Cyber risk at the heart of new UK legislative agenda

The government has made tackling emerging cyber threats one of the key planks of its new legislative agenda.

The Telecommunications (Security) Bill is set to be one of the central components of the new parliamentary session, which began yesterday in traditional (if pared down) fashion with the Queen outlining the government’s priorities for the year ahead.

The bill introduces a number of powers specifically designed to boost the UK’s cybersecurity, including new legal duties on telecoms firms to increase security across the entire UK network.

It means companies like BT and Virgin Media will be legally obliged to improve nationwide cybersecurity.

The Government will also receive new powers to place controls on the use of services and equipment from certain companies, with Chinese tech firms Huawei and ZTE both been named as “high risk” by the National Cyber Security Centre.

Telecoms watchdog Ofcom will also have new responsibilities to monitor the security of network providers, with the ability to impose fines of up to 10% of turnover or £100,000 a day to networks that fail to meet the required standards.

Other key components of the government’s proposed new legislative agenda of relevance to the emerging risks sector include the following:

Advanced Research and Invention Agency (ARIA) Bill

Legislation will introduce the Advanced Research and Invention Agency (ARIA) as a new statutory corporation to fund high-risk, high-reward R&D, the government said. The government said it would help cement the UK’s position as “a global science superpower”.

The government has said it plans to invest £14.9 billion in R&D over the next year, building towards its target of 2.4 per cent of gross domestic product being spent on R&D across the UK economy by 2027.

High Speed Rail (Crewe – Manchester) Bill

The High Speed Rail (Crewe – Manchester) Bill will “bring our biggest cities closer together”, the government said, adding that this would be “a key component to levelling up”.

The Bill will provide the powers to build and operate the next stage of the HS2 network from Crewe to Manchester. The government said HS2 is “at the heart of our plans to build back better from Covid-19”. As part of the plans, the government says journey times between London and Manchester will be cut by almost an hour from 2 hours 7 minutes to 1 hour 12 minutes.

Product Security and Telecommunications Infrastructure Bill

The government says it will put forward proposals to extend 5G mobile coverage and gigabit-capable broadband in the UK. It said the Product Security and Telecommunications Infrastructure Bill will ensure that smart consumer products, including smartphones and televisions, are more secure against cyber-attacks. It will support faster and more efficient deployment of telecommunications networks, “to keep pace with the growing demand for fast, reliable, resilient connectivity from homes and businesses across the UK”.

Building Safety Bill

The government said the Building Safety Bill will strengthen the regulatory system for building safety and “change the industry culture”. The government said it would introduce rigorous safety standards for construction products and a clearer path to redress for homeowners. It added that the Bill would ensure “the lessons from the Grenfell Tower tragedy are learnt” and that residents feel safe in their homes. The Bill would establish the Building Safety Regulator and a new stringent regime for buildings 18 metres or more, or 7 storeys or more. A system of Accountable Persons and Duty holders – who will be responsible for making and keeping a building safe – would also be established. It would also make provisions to support the removal of unsafe cladding, including through a financing scheme to pay for costs and a levy to ensure the development industry pays towards costs of remediating unsafe cladding.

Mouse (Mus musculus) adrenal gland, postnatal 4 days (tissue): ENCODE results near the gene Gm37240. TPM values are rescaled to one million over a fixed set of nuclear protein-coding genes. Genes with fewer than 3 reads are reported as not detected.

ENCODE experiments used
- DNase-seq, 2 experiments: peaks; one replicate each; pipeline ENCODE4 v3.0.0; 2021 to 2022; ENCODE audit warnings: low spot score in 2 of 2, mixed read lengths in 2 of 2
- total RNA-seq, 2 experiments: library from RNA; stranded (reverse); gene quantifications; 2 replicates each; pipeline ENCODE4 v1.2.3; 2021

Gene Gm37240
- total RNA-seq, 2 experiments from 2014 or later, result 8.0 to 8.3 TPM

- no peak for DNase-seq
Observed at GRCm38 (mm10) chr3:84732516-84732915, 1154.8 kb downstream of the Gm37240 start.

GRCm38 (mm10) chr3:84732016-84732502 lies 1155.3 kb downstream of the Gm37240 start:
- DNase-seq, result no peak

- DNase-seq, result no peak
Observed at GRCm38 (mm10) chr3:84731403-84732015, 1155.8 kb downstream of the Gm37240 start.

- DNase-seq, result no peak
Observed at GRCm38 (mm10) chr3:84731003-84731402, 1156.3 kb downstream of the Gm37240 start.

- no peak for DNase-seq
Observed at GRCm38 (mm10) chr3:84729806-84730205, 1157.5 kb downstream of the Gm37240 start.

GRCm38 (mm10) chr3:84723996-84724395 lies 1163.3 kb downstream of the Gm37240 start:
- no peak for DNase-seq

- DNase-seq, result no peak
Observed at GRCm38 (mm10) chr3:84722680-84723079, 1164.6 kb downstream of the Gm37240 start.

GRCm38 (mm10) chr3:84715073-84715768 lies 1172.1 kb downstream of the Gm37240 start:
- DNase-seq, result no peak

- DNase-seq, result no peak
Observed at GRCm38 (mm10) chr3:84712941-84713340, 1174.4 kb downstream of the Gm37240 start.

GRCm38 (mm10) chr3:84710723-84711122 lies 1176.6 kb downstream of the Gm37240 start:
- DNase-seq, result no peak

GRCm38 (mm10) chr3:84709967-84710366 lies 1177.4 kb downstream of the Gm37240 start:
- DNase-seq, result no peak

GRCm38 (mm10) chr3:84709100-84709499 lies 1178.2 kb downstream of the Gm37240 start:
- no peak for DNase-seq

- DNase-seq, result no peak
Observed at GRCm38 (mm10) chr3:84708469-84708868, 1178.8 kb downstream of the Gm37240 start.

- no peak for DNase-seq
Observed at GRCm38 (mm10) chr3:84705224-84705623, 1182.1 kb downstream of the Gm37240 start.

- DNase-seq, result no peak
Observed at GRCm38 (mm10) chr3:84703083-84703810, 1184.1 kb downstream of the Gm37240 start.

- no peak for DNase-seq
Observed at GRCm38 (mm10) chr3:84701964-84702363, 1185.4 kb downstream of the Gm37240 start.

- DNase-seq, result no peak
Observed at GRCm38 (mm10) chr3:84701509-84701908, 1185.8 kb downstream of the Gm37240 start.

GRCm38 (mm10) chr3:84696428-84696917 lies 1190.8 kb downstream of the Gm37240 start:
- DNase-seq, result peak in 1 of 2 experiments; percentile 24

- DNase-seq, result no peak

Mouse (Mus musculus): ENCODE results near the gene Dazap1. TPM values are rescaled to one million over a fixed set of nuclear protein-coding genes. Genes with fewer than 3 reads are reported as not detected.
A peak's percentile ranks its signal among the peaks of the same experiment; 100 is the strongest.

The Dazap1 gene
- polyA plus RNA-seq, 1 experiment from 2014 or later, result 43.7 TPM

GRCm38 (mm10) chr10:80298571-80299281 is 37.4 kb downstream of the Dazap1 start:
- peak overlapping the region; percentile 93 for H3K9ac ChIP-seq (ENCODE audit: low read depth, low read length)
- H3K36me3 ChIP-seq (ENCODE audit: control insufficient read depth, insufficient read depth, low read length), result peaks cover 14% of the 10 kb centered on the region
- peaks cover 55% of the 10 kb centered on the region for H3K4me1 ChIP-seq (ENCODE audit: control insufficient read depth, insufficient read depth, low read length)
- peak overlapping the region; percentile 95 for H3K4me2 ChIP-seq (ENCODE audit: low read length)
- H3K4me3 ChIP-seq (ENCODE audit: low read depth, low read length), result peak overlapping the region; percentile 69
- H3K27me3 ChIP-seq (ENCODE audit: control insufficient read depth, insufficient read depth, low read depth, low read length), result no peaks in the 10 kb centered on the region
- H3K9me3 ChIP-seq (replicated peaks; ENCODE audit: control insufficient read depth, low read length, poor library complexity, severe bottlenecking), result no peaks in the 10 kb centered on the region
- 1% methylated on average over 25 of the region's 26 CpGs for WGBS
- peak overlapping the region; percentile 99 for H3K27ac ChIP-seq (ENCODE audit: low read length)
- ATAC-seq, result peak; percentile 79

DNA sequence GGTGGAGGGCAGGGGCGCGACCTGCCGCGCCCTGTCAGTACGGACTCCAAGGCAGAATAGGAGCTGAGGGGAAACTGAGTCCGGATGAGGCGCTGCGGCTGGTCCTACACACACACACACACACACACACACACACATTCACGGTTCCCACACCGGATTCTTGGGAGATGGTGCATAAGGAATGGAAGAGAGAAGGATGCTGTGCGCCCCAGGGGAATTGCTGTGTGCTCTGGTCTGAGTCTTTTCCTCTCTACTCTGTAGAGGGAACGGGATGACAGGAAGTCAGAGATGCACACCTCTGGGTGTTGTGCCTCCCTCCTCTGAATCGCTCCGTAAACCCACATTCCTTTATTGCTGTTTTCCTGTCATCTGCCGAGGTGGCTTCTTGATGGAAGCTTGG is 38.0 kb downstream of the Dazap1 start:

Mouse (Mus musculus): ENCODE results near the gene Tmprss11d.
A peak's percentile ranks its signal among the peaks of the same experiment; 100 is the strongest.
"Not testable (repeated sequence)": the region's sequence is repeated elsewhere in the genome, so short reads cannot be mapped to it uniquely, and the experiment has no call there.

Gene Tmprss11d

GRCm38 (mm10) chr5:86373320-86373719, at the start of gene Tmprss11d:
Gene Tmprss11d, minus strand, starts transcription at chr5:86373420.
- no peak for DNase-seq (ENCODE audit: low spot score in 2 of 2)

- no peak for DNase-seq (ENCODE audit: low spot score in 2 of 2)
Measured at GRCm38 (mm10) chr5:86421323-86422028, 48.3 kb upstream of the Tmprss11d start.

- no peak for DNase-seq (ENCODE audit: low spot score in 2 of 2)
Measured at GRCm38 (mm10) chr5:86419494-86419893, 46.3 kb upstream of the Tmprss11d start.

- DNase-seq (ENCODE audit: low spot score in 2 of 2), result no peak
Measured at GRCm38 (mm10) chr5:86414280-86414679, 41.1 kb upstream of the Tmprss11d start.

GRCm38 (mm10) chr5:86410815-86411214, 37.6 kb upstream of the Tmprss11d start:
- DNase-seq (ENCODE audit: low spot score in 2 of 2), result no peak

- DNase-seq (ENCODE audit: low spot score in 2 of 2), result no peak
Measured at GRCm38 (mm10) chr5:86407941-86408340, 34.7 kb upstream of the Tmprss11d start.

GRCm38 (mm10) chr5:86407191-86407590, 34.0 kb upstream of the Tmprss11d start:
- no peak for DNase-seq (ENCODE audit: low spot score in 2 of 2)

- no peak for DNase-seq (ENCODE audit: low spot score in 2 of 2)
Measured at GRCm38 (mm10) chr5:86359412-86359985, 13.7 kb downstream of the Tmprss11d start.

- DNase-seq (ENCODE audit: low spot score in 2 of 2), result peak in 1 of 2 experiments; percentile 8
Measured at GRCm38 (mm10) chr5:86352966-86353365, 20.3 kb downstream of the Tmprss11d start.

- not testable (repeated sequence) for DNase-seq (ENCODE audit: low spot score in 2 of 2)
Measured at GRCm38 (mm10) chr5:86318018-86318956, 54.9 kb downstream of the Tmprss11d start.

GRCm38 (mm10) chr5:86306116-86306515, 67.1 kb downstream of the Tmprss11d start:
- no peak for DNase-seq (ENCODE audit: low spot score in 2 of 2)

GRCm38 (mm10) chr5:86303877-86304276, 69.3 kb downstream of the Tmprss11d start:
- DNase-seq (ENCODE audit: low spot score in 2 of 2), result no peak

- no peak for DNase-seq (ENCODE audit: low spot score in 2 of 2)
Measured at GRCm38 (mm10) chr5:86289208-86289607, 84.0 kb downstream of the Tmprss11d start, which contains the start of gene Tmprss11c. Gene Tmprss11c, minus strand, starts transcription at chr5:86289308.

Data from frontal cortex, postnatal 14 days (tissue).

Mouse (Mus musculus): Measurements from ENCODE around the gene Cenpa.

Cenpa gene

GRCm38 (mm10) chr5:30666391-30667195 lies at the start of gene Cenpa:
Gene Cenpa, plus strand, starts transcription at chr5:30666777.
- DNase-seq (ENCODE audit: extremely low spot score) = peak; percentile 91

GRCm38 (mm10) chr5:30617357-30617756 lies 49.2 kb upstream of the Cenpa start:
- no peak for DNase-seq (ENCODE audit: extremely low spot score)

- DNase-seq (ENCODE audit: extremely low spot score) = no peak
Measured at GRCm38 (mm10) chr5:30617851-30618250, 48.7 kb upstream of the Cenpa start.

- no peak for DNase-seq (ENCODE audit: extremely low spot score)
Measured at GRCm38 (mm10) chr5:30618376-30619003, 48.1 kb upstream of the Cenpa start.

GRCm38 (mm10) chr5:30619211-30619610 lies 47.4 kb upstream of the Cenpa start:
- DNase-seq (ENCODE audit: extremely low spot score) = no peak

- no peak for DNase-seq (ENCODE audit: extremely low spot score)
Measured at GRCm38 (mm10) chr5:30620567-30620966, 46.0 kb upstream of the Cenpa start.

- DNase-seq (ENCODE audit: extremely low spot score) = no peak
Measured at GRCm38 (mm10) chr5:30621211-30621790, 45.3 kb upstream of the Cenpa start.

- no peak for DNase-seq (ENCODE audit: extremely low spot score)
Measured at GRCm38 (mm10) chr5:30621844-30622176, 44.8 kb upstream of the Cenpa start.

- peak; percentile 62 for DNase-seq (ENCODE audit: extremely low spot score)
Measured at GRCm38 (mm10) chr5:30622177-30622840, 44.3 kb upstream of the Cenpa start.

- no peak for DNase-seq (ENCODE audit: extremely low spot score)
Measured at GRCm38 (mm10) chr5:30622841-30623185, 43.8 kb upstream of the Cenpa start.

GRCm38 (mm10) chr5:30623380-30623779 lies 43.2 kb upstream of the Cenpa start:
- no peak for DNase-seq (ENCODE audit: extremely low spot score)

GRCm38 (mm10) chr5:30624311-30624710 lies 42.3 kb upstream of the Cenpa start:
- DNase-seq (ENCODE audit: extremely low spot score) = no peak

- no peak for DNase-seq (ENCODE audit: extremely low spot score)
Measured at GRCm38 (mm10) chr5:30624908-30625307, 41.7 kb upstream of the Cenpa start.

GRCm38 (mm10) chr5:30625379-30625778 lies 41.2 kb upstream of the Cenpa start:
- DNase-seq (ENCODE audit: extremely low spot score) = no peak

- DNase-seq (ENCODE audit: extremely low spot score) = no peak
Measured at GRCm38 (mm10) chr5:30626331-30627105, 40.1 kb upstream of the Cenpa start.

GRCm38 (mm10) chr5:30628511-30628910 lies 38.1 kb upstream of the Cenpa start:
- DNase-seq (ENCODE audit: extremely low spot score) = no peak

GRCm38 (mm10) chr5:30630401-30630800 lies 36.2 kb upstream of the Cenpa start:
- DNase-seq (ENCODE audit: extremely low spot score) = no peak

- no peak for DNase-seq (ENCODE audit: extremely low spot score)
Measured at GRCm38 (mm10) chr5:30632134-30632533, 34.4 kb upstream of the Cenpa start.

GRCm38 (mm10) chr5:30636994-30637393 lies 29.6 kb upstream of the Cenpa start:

A draft Online Safety Bill will contain new requirements on tech giants to tackle harmful and illegal content online.

The Environment Bill will introduce new post-Brexit rules on protecting nature.

Huw Evans, director general at the Association of British Insurers, was broadly positive in his comments on the agenda.

“Legislation outlined in today’s Queen’s Speech has the potential to address urgent challenges facing the UK,” he said,

“These include ensuring a building control system that is fit for purpose, taking firm decisions on social care funding and pushing forward progress on climate change. We also welcome that the insurance and pensions sector will be included in the dormant asset scheme to ensure that an estimated £2.1bn of unclaimed assets can be made available to good causes with the asset owners having the right to reclaim their funds at any point. It is disappointing to see no reference to tackle the rapid rise of online financial scams and we hope this is something the Government will address in the Online Safety Bill.”

“As we focus on the recovery from the pandemic insurers and long-term savings providers have a vital role to play in all of these areas and we will work with the Government on behalf of our world-leading sector to deliver the best results for our customers, wider society and the UK economy.”

“Legislation outlined in today’s Queen’s Speech has the potential to address urgent challenges facing the UK,”

Huw Evans, ABI